The City Council will address this issue at their next meeting. I encourage you to contact your council persons, citycouncil@steamboatsprings.net, and if possible attend the meeting tonight.

Millie Flanigan is a physician assistant in Steamboat Springs.

Comments

Scott Wedel 2 years, 11 months ago

So you are willing to defend every prescription of Prozac and Ritalin? You don't think patients seek out the doctor that will give them the prescriptions that they desire? You think the studies are wrong that show that doctors so heavily over-prescribe anti-viral and anti-bacterial drugs that it is worsening the problem of drug resistant strains?

You doubt that there are patients with pain management issues that can cope with fewer narcotics if they use some mmj? Or do you hold mmj to a standard that any abuse means get rid of it all together? And why is abuse of other prescription drugs tolerable, but not mmj?

Or you may have the mental capacity to see that mmj could also be viewed as less about mmj as an effective medicine, but more about creating a framework of rules and regulations to allow mj while trying to keep it out of the hands of kids (or at least keeping it as a criminal offense) and so on. It appears to me that children old enough to understand the Santa situation are also capable of understanding that.

Nor is it rational to say it is not about alcohol or tobacco because the marijuana debate is irrevocably about failed prohibition and what to do next. At what point does a drug that is widely recognized as being less harmful than legal products alcohol and tobacco become legal? United States has been holding steady with about 10% of population having used in the past year and steadily increasing to now 44% report having used in their lifetime.

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beentheredonethat 2 years, 11 months ago

scott, before posting shouldn't you first read the article you are making reference too? spend a little more time absorbing information and maybe a little less time spewing your opinion. thank you.

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1999 2 years, 11 months ago

To many of the concerned parents in our community, our youths’ access to and use of cannabis is of great enough concern as to trump the needs of the adult MMJ patients in Steamboat. To this, I write that I agree, yet dissent. There was no place for the recreational use of marijuana in my life as a minor, and I do not expect our teens to follow a different path. We can look at some statistics provided by the most recent “Healthy Kids Colorado” survey and see that our MMCs have had zero negative impact on the access to and use of cannabis by minors. The study, focused on teens and tweens, reports marijuana usage rates in the past month and lifetime, as well as the ease of access to the drug in 2008 (pre-MMC) and then 2010 (post-MMC). The results show that the numbers are generally flat or down across the board. Reference here (note: seventh- and eighth-graders were not likely polled in the 2008 survey).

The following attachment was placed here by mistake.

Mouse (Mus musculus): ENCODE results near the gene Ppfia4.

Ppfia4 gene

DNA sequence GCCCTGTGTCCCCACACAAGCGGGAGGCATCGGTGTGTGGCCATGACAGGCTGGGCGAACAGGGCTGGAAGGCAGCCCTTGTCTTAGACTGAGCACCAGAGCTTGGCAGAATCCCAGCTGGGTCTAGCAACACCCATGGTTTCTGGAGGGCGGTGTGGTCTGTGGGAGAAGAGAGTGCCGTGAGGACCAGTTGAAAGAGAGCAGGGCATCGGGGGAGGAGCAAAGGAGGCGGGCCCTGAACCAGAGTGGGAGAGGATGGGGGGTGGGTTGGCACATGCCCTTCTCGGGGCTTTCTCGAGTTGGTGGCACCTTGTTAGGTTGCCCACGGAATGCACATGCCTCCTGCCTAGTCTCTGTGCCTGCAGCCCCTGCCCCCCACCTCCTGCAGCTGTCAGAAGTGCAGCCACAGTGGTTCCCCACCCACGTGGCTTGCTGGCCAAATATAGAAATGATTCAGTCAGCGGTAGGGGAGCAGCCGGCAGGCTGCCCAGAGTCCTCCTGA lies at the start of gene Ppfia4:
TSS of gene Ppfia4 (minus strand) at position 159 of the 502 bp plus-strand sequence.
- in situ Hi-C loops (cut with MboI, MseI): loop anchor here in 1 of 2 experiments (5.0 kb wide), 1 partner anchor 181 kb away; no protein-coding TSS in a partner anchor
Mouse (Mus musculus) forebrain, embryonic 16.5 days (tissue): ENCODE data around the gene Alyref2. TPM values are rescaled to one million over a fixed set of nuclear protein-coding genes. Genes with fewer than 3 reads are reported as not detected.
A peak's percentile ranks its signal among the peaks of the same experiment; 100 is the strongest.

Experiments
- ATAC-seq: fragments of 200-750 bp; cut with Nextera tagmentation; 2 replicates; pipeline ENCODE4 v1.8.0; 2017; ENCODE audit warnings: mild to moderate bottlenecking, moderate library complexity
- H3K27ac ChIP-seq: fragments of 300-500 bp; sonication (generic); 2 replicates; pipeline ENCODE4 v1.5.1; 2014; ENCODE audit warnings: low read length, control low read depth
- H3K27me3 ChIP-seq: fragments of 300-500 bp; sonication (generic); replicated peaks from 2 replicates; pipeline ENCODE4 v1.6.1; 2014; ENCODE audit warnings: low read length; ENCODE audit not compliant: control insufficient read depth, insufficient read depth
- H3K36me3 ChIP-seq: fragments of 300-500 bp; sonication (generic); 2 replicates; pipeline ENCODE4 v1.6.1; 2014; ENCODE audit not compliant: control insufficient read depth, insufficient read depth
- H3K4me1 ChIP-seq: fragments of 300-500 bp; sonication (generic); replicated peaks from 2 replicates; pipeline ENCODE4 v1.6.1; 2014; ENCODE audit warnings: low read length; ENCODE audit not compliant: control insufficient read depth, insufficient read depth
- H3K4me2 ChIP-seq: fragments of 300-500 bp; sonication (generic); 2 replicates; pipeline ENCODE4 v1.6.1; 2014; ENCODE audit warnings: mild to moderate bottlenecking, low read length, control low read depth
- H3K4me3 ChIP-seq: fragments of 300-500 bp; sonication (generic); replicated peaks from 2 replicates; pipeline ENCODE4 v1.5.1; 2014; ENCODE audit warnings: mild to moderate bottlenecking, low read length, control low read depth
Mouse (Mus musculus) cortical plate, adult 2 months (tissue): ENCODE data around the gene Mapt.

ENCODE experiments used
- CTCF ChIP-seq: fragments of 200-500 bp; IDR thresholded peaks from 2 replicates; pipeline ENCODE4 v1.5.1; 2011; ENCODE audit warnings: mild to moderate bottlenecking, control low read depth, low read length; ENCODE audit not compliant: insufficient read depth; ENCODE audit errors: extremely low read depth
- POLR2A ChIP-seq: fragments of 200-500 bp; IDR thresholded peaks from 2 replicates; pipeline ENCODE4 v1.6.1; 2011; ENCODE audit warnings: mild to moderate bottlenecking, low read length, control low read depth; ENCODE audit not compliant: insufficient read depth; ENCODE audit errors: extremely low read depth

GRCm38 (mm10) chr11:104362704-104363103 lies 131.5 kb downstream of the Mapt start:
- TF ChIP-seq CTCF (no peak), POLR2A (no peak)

Combine these statistics with other related studies such as a U.S.-Netherlands (Amsterdam, anyone?) comparison (http://www.drugwarfacts.org/cms/node/67), wherein it’s shown that marijuana usage recently and throughout a lifetime for the Dutch is half that of Americans’, and we may deduce that it is education, not prohibition, that works. In fact, we have suggested to the Steamboat Springs City Council that half of all sales tax receipts from Steamboat’s MMCs be directed to youth substance abuse diversion programs. Let’s put these dollars to work keeping our kids on the right path

stolen from keven fisher

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hereandthere 2 years, 11 months ago

Scott wrote a pretty clear and concise response to this article. Even referencing several posts that Millie brought up in her letter. Maybe it's beentheredonethat who needs to spend a little more time absorbing information, before he starts spewing opinion. Scott brought up something that Millie, Harrington, and the other pill pushers conveniently neglect to bring to the conversation. And that is the overwelming abuse of their pills that they are only to willing to prescribe. Doctors coming to town to write precriptions? Wouldn't be an issue if Doctors in town were willing to prescribe mmj as a viable alternative to the dangerous narcotics that they make available to our comminity, and our kids.

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SMRFF 2 years, 11 months ago

Do any of you anti-mmj/anti-legalization people not understand the concept of using FACTS to support an argument? Using phrases such as "I think", "It can be argued", "I know people", etc, does not prove anything. I think the reason none of you use FACTS is because you don't have any! You just spew the same antiquated crap information that people such as Dr. Harrington and Capt. Rae have been pushing since the Reefer Madness days.

Millie, I keep re-reading your article to try and find the empirical evidence to support each one of the many off-base points you make, yet all you are doing is making claims based off of what you've "heard" or what you perceive to be true. Unforunately, Millie, your perception of MMJ does not equal reality.

I'm sure most of you naysayers will avoid reading Kevin's op-ed piece because it does not align with your opinions. However, he uses FACTUAL, objective evidence to support each one of his claims.